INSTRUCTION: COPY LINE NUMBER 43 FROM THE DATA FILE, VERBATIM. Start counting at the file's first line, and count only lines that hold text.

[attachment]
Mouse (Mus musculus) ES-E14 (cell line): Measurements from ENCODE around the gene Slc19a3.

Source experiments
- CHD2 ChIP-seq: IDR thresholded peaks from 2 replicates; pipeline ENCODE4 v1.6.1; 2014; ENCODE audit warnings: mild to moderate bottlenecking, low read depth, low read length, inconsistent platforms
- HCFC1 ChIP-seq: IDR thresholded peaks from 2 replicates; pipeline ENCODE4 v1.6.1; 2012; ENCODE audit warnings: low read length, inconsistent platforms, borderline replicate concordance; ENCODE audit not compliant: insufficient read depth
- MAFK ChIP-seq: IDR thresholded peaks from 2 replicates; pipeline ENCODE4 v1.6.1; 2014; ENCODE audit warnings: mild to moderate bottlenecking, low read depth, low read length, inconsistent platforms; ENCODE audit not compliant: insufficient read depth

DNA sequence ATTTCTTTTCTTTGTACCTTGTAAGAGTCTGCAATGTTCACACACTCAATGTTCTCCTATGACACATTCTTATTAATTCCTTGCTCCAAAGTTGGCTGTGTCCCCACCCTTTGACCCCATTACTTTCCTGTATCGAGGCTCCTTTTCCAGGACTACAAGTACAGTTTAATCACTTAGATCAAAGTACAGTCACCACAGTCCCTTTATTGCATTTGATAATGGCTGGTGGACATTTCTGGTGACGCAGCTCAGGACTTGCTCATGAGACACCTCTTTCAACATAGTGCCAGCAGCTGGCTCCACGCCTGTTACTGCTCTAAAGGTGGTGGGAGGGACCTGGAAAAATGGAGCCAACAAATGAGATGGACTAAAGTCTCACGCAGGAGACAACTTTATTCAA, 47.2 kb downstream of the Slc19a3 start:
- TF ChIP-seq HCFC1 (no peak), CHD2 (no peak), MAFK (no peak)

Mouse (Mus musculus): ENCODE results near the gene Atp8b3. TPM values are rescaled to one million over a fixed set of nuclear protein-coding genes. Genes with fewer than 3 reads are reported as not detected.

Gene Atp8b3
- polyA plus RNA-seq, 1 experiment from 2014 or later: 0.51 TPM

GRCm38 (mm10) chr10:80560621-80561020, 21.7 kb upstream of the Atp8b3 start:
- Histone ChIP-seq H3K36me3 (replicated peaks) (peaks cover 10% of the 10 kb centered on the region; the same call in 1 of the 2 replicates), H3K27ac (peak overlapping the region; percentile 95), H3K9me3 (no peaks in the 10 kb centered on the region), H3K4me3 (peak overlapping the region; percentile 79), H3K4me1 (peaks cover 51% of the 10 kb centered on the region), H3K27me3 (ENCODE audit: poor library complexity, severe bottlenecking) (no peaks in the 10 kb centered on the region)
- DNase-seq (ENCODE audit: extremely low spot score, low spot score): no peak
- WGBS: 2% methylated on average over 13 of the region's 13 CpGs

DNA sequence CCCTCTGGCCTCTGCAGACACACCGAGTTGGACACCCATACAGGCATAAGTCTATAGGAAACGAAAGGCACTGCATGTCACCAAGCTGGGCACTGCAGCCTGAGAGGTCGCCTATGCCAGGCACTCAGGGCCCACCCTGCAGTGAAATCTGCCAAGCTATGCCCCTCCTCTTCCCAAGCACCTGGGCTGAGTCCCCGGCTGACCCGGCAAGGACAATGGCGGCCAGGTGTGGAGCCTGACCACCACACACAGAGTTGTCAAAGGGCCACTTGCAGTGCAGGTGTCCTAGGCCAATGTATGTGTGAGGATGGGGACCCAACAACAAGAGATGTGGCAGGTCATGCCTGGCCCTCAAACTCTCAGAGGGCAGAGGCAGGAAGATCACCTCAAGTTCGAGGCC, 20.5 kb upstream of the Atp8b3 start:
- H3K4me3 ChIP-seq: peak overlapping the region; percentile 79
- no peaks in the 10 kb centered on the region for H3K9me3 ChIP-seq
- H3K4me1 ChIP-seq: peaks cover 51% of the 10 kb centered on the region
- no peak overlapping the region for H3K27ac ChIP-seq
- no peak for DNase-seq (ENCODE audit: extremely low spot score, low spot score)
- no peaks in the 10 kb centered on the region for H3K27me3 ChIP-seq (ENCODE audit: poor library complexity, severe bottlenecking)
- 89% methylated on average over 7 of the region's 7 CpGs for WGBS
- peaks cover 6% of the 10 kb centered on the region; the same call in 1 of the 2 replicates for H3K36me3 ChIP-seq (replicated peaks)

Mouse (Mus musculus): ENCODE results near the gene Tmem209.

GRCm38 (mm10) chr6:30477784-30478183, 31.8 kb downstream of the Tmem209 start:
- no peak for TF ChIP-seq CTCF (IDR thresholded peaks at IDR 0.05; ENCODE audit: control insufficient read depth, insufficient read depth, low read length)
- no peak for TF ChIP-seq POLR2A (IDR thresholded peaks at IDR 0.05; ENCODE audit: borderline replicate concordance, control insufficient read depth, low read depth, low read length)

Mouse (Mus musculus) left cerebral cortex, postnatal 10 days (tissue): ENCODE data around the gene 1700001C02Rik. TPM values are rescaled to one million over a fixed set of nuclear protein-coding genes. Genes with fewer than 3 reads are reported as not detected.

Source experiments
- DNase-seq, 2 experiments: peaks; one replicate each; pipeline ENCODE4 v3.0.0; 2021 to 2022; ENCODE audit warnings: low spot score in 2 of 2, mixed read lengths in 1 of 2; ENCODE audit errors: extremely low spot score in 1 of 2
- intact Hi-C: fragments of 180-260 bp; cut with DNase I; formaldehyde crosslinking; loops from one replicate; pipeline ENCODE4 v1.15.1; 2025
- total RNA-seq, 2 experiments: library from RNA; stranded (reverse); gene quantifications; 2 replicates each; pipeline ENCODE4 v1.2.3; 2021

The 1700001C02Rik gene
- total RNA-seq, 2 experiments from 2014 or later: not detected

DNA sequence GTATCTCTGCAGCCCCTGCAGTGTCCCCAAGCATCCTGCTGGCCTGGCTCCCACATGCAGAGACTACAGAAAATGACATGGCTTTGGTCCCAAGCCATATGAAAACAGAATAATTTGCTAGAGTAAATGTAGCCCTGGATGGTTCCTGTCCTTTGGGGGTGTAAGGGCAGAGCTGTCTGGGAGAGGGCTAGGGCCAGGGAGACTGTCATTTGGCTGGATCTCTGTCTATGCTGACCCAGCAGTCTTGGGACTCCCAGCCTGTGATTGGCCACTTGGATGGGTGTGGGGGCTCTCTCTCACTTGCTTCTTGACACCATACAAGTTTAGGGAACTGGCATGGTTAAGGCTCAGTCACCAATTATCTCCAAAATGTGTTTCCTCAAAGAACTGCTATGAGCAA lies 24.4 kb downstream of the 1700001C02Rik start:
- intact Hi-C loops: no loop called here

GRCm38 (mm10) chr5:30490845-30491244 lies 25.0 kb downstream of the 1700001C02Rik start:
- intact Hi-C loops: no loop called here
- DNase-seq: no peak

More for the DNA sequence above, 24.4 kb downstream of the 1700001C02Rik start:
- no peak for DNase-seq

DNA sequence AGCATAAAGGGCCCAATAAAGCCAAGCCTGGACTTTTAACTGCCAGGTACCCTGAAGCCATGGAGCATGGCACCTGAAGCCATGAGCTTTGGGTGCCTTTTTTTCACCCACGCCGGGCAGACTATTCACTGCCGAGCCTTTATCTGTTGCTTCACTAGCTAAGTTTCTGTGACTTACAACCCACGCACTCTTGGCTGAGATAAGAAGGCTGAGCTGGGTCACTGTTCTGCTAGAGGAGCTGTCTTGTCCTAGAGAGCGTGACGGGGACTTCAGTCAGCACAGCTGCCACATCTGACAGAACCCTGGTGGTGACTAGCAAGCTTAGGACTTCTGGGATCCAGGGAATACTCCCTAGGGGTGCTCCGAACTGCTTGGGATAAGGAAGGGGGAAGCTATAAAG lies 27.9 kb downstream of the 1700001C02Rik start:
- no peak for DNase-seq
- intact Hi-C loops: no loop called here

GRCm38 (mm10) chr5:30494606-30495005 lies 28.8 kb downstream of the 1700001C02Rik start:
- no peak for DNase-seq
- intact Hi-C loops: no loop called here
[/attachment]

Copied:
- no peak for DNase-seq